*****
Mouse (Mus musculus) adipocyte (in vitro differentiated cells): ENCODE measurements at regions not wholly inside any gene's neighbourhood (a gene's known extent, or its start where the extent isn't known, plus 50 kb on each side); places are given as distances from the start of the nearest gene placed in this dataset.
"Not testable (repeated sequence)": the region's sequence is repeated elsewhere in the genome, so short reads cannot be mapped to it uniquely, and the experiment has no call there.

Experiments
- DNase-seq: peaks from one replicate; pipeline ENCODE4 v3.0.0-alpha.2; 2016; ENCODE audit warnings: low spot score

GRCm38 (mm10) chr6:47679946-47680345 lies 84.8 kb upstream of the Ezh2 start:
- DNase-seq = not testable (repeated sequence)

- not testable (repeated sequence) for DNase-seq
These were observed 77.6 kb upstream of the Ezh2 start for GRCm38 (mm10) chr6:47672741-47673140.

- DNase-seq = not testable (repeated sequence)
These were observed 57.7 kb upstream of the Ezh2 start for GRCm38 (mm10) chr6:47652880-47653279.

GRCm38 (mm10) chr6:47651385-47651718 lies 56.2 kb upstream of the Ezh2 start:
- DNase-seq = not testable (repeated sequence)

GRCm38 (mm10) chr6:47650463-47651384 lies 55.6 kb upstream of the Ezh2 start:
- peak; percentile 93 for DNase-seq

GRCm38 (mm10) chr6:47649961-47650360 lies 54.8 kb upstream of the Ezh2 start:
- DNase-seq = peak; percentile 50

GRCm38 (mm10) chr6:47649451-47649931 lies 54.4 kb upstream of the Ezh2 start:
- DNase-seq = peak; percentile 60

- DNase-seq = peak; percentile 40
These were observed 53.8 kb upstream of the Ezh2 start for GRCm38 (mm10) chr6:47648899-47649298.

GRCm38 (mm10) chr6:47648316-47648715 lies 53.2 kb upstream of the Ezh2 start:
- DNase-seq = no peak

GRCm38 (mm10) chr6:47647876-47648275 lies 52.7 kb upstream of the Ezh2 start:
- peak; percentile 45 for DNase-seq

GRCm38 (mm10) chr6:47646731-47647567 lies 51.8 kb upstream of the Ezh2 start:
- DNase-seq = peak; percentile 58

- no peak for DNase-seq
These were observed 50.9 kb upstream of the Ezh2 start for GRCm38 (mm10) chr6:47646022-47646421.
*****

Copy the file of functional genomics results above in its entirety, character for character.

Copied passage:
Mouse (Mus musculus) adipocyte (in vitro differentiated cells): ENCODE measurements at regions not wholly inside any gene's neighbourhood (a gene's known extent, or its start where the extent isn't known, plus 50 kb on each side); places are given as distances from the start of the nearest gene placed in this dataset.
"Not testable (repeated sequence)": the region's sequence is repeated elsewhere in the genome, so short reads cannot be mapped to it uniquely, and the experiment has no call there.

Experiments
- DNase-seq: peaks from one replicate; pipeline ENCODE4 v3.0.0-alpha.2; 2016; ENCODE audit warnings: low spot score

GRCm38 (mm10) chr6:47679946-47680345 lies 84.8 kb upstream of the Ezh2 start:
- DNase-seq = not testable (repeated sequence)

- not testable (repeated sequence) for DNase-seq
These were observed 77.6 kb upstream of the Ezh2 start for GRCm38 (mm10) chr6:47672741-47673140.

- DNase-seq = not testable (repeated sequence)
These were observed 57.7 kb upstream of the Ezh2 start for GRCm38 (mm10) chr6:47652880-47653279.

GRCm38 (mm10) chr6:47651385-47651718 lies 56.2 kb upstream of the Ezh2 start:
- DNase-seq = not testable (repeated sequence)

GRCm38 (mm10) chr6:47650463-47651384 lies 55.6 kb upstream of the Ezh2 start:
- peak; percentile 93 for DNase-seq

GRCm38 (mm10) chr6:47649961-47650360 lies 54.8 kb upstream of the Ezh2 start:
- DNase-seq = peak; percentile 50

GRCm38 (mm10) chr6:47649451-47649931 lies 54.4 kb upstream of the Ezh2 start:
- DNase-seq = peak; percentile 60

- DNase-seq = peak; percentile 40
These were observed 53.8 kb upstream of the Ezh2 start for GRCm38 (mm10) chr6:47648899-47649298.

GRCm38 (mm10) chr6:47648316-47648715 lies 53.2 kb upstream of the Ezh2 start:
- DNase-seq = no peak

GRCm38 (mm10) chr6:47647876-47648275 lies 52.7 kb upstream of the Ezh2 start:
- peak; percentile 45 for DNase-seq

GRCm38 (mm10) chr6:47646731-47647567 lies 51.8 kb upstream of the Ezh2 start:
- DNase-seq = peak; percentile 58

- no peak for DNase-seq
These were observed 50.9 kb upstream of the Ezh2 start for GRCm38 (mm10) chr6:47646022-47646421.